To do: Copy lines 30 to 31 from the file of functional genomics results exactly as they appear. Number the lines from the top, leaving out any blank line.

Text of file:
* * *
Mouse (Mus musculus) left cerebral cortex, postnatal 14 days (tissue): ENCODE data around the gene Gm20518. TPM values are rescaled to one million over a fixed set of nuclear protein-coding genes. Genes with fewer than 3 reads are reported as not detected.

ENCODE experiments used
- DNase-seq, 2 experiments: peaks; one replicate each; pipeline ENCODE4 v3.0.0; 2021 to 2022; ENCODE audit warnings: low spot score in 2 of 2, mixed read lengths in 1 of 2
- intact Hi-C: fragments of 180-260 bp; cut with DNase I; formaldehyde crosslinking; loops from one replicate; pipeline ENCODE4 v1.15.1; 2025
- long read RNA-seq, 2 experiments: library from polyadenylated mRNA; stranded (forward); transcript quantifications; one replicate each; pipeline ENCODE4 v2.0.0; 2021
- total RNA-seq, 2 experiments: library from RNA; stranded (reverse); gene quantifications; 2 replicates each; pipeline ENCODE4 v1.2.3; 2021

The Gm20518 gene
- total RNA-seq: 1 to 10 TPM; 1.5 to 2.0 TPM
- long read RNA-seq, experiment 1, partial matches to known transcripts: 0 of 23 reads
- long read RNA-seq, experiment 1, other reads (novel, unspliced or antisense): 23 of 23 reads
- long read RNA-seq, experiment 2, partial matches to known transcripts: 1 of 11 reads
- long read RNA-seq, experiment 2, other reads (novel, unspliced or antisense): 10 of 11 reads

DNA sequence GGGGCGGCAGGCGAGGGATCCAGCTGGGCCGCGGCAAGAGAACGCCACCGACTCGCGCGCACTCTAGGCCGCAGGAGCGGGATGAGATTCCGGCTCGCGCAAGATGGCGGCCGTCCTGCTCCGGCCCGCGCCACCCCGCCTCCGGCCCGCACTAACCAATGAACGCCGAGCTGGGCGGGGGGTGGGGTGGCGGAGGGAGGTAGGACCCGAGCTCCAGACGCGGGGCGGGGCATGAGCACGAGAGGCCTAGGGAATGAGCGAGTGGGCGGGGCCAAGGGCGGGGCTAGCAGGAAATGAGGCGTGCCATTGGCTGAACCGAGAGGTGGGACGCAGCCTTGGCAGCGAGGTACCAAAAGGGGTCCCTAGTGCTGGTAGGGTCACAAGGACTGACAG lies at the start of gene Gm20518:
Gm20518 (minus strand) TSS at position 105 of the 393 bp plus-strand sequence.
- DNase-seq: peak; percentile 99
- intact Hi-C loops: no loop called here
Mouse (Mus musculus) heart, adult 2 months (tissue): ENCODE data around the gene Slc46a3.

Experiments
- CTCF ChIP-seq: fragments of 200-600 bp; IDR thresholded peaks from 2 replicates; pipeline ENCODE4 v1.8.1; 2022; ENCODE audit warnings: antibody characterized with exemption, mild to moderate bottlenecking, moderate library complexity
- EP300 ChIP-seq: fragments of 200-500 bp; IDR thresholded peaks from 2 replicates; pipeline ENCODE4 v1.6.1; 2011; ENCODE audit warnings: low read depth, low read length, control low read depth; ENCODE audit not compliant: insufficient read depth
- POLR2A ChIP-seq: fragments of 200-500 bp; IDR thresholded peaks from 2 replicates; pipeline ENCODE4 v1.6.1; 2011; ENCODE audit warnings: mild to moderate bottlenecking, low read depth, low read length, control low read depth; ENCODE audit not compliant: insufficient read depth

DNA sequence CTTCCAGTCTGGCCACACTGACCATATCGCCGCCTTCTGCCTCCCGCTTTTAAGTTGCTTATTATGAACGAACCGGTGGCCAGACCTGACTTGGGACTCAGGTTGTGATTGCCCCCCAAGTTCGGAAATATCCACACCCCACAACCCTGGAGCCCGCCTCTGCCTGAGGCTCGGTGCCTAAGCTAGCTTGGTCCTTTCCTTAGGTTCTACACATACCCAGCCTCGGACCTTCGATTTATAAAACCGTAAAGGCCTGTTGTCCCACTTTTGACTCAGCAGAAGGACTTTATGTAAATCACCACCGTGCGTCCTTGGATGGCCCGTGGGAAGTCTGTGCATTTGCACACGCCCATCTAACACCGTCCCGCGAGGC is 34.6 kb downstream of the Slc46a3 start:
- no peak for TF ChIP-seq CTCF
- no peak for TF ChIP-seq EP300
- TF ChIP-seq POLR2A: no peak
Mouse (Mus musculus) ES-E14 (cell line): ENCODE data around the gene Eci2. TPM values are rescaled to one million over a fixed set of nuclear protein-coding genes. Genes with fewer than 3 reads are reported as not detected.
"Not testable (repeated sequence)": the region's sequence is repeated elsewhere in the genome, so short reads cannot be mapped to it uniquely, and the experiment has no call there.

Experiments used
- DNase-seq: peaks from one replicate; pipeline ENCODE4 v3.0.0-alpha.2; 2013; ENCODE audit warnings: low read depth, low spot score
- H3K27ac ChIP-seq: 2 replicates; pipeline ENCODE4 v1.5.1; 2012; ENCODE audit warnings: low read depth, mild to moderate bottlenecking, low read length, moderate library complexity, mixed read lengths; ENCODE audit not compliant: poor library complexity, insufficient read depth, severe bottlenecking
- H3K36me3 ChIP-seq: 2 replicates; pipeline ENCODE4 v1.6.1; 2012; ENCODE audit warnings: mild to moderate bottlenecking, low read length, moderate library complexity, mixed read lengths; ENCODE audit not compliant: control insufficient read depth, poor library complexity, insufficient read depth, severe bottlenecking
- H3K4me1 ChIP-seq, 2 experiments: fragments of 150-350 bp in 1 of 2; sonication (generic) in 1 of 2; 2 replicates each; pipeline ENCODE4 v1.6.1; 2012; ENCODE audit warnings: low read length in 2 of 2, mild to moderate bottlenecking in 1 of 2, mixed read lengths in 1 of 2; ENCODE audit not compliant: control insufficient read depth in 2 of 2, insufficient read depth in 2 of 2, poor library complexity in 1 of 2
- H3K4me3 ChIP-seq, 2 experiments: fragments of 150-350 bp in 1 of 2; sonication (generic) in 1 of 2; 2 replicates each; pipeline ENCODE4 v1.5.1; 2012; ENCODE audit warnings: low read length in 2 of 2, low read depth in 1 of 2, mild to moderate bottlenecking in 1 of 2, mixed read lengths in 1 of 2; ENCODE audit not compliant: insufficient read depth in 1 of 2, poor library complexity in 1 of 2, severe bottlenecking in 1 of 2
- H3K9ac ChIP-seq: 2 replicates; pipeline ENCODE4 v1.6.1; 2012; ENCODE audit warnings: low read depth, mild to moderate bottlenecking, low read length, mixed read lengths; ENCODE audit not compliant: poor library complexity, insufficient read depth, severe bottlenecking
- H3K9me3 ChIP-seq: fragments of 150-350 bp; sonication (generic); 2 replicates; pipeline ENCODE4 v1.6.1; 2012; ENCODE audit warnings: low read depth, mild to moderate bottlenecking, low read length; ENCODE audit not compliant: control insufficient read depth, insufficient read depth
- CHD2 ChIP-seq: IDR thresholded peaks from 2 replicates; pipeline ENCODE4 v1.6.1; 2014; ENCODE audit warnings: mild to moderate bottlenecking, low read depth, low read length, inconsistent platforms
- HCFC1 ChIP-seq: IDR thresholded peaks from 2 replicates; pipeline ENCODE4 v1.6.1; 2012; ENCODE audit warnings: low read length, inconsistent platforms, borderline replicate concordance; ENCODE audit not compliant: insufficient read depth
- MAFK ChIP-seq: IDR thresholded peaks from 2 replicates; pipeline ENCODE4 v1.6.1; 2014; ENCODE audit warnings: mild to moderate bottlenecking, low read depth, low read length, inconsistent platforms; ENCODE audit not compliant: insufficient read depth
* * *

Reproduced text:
- H3K27ac ChIP-seq: 2 replicates; pipeline ENCODE4 v1.5.1; 2012; ENCODE audit warnings: low read depth, mild to moderate bottlenecking, low read length, moderate library complexity, mixed read lengths; ENCODE audit not compliant: poor library complexity, insufficient read depth, severe bottlenecking
- H3K36me3 ChIP-seq: 2 replicates; pipeline ENCODE4 v1.6.1; 2012; ENCODE audit warnings: mild to moderate bottlenecking, low read length, moderate library complexity, mixed read lengths; ENCODE audit not compliant: control insufficient read depth, poor library complexity, insufficient read depth, severe bottlenecking